I usually do what you did, Sid. You actually know more and are better at this than I am, but we choke. You choked, and I choke all the time. Sometimes I cannot believe how hard I must have worked to blur a shot. To say the least of the lack of good composition. I am thinking I am lucky that good them actually are letting intrusive me, rude me, take a shot of them.

    Hey, at least we try. You more than most. So you choked once. And will again. All the good athletes do it, but they still show up. doG, I hate that "showing up" stuff.

    ginger
    After all is said and done, it is the sweet tea.
  • wxwaxwxwax Immoderator Posts: 15,471Registered Users Major grins
    edited March 27, 2005
    rolleyes1.gif

    Good post, Ginger. nod.gif

    I reckon you put your finger on it at the top of your post. Confience is really important. Instead of feeling like we're doing something wrong, we need to feel like taking shots of folks on the street, with their permission, is a good thing. When we radiate that kind of self assurance, they pick up on it and respond in kind. People are funny that way.

    That self confidence also has a calming effect, which means we're less likely to rush things and make mistakes.
    Sid.
    Catapultam habeo. Nisi pecuniam omnem mihi dabis, ad caput tuum saxum immane mittam
    http://www.mcneel.com/users/jb/foghorn/ill_shut_up.au
  • fstopfstop http://fstop.cjb.net Posts: 2Registered Users Beginner grinner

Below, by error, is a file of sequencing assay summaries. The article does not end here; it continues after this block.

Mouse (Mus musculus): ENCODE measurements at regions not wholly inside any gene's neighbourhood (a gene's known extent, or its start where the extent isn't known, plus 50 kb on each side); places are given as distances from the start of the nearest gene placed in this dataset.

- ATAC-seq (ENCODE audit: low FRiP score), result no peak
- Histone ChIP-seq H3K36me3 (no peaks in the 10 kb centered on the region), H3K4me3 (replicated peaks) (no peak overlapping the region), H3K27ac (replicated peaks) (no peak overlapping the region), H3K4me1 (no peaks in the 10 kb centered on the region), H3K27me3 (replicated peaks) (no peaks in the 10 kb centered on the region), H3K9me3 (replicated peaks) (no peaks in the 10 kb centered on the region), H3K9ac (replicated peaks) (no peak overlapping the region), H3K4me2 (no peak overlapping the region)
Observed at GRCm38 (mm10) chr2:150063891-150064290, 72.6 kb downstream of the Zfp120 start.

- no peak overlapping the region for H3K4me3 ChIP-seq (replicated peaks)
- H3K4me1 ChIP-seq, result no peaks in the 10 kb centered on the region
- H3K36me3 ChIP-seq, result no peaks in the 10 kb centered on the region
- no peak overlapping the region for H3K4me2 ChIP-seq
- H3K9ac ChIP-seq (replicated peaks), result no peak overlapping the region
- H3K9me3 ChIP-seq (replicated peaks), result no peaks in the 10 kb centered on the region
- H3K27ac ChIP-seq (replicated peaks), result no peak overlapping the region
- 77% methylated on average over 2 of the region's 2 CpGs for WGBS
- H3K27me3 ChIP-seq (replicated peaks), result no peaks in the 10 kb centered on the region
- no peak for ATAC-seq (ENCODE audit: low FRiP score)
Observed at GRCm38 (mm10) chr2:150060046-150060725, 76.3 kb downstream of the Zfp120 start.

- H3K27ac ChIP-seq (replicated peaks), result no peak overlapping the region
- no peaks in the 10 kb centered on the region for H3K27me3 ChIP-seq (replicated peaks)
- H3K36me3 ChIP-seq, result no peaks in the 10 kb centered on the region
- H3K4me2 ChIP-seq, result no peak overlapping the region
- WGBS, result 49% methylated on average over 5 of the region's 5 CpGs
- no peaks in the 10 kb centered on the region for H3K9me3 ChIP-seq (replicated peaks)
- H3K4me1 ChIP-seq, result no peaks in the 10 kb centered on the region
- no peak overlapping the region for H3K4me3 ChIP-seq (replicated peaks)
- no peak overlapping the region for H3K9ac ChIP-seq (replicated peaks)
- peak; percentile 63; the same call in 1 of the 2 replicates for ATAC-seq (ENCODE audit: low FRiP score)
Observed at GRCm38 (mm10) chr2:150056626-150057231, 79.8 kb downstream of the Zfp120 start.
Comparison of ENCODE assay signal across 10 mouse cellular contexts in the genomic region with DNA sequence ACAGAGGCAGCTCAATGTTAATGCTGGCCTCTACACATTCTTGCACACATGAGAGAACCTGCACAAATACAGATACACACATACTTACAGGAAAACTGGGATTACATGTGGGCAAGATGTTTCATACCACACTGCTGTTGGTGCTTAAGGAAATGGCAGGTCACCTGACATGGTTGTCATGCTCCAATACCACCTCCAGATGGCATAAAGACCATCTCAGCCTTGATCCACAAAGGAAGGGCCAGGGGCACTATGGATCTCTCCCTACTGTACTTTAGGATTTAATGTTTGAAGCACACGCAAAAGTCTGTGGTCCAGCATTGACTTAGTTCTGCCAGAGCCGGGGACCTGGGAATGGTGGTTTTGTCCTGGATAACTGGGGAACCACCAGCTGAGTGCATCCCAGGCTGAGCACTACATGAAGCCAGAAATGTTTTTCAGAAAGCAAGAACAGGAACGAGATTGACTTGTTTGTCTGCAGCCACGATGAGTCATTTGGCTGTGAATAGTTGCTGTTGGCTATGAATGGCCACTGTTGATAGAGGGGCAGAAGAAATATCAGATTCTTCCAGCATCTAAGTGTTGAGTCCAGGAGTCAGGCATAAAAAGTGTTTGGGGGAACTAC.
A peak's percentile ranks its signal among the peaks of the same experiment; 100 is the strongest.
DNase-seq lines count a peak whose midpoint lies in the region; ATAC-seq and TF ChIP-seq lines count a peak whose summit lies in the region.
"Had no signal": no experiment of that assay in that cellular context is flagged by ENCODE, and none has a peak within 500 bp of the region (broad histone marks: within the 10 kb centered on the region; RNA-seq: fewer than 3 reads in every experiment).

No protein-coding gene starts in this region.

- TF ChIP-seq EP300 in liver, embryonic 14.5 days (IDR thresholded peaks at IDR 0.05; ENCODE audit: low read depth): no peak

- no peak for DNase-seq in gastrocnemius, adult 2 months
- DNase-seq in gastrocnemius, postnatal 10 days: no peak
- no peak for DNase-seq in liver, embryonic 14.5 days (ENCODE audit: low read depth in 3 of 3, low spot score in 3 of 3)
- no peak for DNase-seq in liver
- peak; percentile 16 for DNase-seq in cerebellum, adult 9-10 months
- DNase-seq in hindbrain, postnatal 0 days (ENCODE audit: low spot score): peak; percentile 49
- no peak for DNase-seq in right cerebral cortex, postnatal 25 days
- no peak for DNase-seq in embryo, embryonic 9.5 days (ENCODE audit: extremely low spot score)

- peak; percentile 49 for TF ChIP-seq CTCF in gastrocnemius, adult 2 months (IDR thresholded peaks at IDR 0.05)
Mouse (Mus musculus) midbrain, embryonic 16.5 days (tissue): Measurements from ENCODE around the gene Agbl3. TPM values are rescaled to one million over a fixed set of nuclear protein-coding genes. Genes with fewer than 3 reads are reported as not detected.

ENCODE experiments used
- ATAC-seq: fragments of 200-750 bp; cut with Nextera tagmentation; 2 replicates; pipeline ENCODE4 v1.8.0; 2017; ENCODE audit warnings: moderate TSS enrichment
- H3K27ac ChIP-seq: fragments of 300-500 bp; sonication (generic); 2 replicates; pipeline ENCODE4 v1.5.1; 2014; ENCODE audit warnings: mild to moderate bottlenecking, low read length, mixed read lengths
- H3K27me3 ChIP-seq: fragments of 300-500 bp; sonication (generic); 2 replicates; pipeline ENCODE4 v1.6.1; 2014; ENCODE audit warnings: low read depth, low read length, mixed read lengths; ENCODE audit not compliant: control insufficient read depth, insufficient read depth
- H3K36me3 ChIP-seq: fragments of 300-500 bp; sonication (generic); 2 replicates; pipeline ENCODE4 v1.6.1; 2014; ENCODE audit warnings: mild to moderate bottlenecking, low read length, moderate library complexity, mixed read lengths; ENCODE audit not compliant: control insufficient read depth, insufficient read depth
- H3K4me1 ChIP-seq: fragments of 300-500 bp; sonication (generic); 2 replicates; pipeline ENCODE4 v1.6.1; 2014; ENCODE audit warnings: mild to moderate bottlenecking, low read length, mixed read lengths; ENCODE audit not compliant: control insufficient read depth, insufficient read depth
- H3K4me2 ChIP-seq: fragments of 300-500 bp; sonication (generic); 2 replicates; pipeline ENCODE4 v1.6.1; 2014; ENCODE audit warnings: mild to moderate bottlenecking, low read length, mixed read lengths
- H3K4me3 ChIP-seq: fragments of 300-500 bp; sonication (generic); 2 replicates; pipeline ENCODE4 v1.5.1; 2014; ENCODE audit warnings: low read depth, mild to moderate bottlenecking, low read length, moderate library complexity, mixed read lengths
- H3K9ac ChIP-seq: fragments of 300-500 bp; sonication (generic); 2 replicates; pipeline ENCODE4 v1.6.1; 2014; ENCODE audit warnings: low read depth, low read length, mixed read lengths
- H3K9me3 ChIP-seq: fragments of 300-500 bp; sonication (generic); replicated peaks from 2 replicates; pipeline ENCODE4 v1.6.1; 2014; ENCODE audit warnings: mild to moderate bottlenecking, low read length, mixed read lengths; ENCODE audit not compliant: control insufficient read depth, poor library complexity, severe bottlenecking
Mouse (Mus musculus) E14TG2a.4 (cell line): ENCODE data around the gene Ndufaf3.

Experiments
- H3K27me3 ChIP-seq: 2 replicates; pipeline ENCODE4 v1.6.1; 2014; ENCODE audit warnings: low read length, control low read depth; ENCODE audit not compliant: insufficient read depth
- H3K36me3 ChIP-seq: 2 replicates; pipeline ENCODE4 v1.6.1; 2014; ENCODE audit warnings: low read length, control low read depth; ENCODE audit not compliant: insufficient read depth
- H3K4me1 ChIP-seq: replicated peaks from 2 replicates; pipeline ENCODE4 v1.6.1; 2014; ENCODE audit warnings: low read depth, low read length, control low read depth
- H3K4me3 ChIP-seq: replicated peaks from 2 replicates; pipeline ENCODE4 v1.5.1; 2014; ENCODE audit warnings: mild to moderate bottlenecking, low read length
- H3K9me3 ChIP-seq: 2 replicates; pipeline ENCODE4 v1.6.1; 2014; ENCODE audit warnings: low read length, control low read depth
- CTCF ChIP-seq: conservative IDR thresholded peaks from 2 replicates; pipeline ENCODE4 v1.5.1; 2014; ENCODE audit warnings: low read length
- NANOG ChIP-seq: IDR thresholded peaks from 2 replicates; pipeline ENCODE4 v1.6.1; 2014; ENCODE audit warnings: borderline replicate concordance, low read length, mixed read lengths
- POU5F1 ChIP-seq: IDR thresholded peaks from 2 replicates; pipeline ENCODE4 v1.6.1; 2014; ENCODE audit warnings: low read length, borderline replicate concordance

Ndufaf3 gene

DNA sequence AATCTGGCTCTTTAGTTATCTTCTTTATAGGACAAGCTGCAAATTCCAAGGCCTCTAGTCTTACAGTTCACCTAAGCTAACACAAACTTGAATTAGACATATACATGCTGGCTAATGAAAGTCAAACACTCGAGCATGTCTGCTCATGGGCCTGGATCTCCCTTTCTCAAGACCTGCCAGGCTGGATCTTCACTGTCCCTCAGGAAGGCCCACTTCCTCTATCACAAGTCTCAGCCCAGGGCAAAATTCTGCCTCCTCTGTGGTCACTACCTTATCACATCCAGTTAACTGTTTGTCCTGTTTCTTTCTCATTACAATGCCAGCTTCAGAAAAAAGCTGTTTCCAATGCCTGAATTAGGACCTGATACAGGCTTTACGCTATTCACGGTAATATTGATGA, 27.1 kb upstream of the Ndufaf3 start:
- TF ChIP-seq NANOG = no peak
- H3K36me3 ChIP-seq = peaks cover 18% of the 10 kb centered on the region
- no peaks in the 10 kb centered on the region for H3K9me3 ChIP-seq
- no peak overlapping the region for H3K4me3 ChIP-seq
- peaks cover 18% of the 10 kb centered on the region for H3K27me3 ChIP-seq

edited March 29, 2005
    This is a side of photography I always wanted to do. It looks like the only thing missing is...going out and doing it...


    Great post.!
  • AndyAndy Bicameral New YorkPosts: 60,808Registered Users Major grins
    edited April 15, 2005
    be a crocodile
    excellent street shooting advice by good friend petteri

    highly recommended reading....
  • NikolaiNikolai Darth SLR Posts: 19,316Registered Users Major grins
    edited April 15, 2005
    Thanks, Andy!
    Andy wrote:
    excellent street shooting advice by good friend petteri

    highly recommended reading....
    It pretty much sums up everything I used, but in a very conicise way. And I like the "gator" analogy very much..:-)thumb.gif
    Cheers!
    "May the f/stop be with you!"
    Star*Explorer: on Dgrin, home; Master Class: open;
    Class is in session, My Facebook, @DarthSLR, #NiksTips
    member: NAPP, PPA, partner: Adobe
    Comprehending life, universe and everything - one pixel at a time
  • MarkjayMarkjay Markjay Posts: 860Registered Users Major grins
    edited April 16, 2005
    Why do you shoot in AP mode?
    Do you feel that the nature of your photography specialty: street photography, means that being in AP mode is best suited for this type of photography?

    And why do you feel that way? Is it speed with which you can adjust to the changing parameters more quickly in this mode?

    Just a curious beginner, trying to learn more.

    Markjay
    Markjay
    Canon AE1 - it was my first "real camera"
    Canon 20D - no more film!
  • MarkjayMarkjay Markjay Posts: 860Registered Users Major grins
    edited April 16, 2005
    I'm still a little shy shooting "Street photography"
    This is a somewhat frustrating thing for me, Andy.

    As you know, I am overloaded with images of beach scenes, nature, florida birds, studio / macro / still life images..........

    but I'm really "short" on candids and street shots. What I mean by short on it is, I really don't have a lot in my portfolio at this time.

    Every once in a while I feel the urge to do some street photography but, I must admit I'm still a little shy when it comes to just walking up to people or even pointing a camera in their direction and firing away. This is not a good thing, 'cause as a photographer / artist, variety is important to me..... I like to shoot other "things" besides shorebirds and still life images.

    Maybe there is something you do that makes you seem more " camera friendly" out on the street, then I am? Maybe I'm so self conscious of what the other people are thinking that I am intimidated by them?